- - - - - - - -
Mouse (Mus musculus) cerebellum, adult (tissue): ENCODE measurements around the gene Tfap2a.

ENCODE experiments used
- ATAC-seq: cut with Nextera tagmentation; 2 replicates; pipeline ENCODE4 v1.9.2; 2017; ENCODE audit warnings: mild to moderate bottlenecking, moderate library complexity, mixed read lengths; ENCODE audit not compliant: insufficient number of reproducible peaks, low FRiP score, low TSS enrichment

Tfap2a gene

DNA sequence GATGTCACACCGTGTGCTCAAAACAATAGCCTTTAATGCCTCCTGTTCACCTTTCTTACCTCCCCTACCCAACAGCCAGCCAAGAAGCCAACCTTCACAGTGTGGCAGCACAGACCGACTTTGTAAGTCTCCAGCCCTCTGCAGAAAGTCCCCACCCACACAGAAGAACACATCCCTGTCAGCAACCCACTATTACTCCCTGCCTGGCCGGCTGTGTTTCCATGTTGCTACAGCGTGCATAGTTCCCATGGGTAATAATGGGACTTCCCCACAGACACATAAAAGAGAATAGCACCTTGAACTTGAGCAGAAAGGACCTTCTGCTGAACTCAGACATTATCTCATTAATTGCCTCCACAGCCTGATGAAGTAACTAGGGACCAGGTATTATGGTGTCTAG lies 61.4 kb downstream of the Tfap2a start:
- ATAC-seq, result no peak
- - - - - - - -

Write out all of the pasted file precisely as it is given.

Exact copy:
Mouse (Mus musculus) cerebellum, adult (tissue): ENCODE measurements around the gene Tfap2a.

ENCODE experiments used
- ATAC-seq: cut with Nextera tagmentation; 2 replicates; pipeline ENCODE4 v1.9.2; 2017; ENCODE audit warnings: mild to moderate bottlenecking, moderate library complexity, mixed read lengths; ENCODE audit not compliant: insufficient number of reproducible peaks, low FRiP score, low TSS enrichment

Tfap2a gene

DNA sequence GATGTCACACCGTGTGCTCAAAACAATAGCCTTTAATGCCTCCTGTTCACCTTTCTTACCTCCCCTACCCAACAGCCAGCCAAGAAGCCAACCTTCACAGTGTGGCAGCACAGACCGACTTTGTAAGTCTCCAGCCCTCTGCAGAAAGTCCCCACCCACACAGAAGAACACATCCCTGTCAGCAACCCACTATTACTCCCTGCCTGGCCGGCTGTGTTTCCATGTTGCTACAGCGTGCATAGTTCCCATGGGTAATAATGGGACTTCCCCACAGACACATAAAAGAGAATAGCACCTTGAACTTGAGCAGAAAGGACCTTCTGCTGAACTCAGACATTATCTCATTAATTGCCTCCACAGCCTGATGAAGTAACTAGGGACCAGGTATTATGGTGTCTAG lies 61.4 kb downstream of the Tfap2a start:
- ATAC-seq, result no peak